June 22, 2017

Green light for Plato

ESA’s Science Programme Committee (SPC) gave its green light for the Plato mission on 21st June 2017. CNES and its partners (CNRS & CEA) can now start developing the mission

The Plato project (PLAnetary Transits and Oscillations of stars) aims to discover Earth-like planets orbiting nearby Sun-like stars.

Plato was selected by ESA in 2014 and is scheduled to be launched in 2026 towards the L2 Lagrangian point, 1.5 million km from Earth. The satellite will monitor tens of thousands of bright stars, looking for tiny and periodic brightness variations which would indicate a planet is passing in front of its stars. This method, called transit monitoring, was successfully implemented by the Kepler and CoRoT space telescopes.

Unprecedented accuracy

The difference is that Plato won’t stop at detecting planets around nearby stars; it will also determine the planets’ characteristics with unprecedented accuracy. This is a crucial condition in order to verify the planets’ nature and determine that it is indeed a rocky planet. Discovering this type of planet in Sun-like stars’ habitable zone (the distance from the star at which liquid water can be found on the planet) would be a major step in our search for extra-terrestrial life.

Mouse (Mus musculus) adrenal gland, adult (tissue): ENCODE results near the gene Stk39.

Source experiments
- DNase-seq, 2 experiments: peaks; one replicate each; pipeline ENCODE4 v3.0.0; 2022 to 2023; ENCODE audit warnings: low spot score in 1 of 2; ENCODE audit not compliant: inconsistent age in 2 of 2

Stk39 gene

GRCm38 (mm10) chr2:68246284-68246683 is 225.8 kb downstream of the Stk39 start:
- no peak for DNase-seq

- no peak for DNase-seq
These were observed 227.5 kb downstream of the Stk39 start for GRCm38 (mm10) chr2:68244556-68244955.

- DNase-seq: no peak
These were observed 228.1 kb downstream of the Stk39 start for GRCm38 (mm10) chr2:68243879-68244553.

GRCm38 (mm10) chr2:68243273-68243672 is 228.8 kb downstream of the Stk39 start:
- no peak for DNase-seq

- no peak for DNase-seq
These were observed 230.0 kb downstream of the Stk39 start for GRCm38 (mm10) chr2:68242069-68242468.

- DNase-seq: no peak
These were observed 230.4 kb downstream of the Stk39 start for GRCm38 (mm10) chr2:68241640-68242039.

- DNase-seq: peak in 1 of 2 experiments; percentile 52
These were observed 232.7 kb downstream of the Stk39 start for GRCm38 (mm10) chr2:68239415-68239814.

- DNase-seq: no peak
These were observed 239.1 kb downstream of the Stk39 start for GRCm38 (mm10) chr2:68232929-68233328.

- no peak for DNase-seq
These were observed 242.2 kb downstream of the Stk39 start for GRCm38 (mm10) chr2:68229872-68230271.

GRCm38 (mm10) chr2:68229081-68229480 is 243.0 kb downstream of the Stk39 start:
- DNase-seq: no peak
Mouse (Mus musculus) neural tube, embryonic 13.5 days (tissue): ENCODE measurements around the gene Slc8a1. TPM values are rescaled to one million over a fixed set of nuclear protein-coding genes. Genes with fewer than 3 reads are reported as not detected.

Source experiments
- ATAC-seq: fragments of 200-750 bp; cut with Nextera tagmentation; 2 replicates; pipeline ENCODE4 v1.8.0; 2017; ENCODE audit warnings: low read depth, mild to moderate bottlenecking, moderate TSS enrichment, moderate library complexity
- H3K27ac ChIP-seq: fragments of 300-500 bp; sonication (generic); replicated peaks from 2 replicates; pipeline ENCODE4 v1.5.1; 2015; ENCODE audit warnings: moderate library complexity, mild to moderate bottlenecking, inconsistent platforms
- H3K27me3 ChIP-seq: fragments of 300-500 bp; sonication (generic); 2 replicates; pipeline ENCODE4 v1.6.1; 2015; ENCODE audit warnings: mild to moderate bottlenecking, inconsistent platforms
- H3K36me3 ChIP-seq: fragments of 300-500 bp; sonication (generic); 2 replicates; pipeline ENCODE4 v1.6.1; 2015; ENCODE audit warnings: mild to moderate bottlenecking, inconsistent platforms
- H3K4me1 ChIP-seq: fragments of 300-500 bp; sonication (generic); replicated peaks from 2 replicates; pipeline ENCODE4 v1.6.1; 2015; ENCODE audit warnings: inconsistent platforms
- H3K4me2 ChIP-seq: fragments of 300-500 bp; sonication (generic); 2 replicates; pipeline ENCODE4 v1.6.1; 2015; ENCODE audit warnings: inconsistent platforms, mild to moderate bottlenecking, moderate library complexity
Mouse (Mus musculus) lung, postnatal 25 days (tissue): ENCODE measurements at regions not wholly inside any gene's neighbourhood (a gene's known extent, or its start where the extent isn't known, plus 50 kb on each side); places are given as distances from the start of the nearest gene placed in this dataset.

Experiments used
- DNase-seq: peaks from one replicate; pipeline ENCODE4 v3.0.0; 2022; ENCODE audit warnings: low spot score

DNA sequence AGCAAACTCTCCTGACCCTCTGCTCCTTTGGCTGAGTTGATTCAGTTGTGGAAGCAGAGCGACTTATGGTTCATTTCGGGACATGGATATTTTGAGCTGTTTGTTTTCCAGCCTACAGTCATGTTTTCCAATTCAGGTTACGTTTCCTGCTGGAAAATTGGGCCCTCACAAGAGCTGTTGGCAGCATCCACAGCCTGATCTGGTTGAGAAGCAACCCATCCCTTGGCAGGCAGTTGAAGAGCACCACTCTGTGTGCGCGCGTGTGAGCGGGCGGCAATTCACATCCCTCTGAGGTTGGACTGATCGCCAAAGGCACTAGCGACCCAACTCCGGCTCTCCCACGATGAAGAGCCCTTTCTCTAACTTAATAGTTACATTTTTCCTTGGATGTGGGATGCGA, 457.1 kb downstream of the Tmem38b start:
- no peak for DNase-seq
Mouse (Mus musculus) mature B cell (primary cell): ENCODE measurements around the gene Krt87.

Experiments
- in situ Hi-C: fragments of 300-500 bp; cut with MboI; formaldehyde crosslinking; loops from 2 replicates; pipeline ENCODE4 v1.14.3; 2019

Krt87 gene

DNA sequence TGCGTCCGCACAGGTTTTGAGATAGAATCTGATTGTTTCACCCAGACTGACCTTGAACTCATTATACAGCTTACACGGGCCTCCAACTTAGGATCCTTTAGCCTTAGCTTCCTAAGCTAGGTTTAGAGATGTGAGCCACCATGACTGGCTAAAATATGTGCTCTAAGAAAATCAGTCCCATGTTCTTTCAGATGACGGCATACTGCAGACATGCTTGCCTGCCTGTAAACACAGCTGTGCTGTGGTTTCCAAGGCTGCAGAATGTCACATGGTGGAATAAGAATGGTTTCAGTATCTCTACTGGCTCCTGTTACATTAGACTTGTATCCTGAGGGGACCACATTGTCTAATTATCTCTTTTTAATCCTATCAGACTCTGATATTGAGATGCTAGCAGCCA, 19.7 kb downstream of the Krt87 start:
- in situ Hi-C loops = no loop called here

Vue d'artiste d'une exoplanete

Artist’s impression of exoplanet HD 188753 Ab’s three stars (one of which has set), as seen from a hypothetical satellite hidden behind the planet ©NASA/JPL-Caltech

To achieve those goals, once it has detected a suitable planet, Plato will analyse its host star’s seismic signals. Using these vibrations, Plato will accurately determine the stars’ mass, radius and age, in order to determine the nature of the planets it discovers and understand exoplanetary systems’ diversity, formation, and evolution. And finally, since Plato will observe bright stars, the planets’ characteristics, including their atmospheres, will be analysed in detail using telescopes on Earth to search for any indication of life.

CNES funds the French contribution to Plato and will soon name a Programme Manager to supervise the satellite’s development. It will most likely provide technical support to the CEA and to LAM. French teams will also play a major role in the mission’s ground segment to catalogue exoplanetary systems.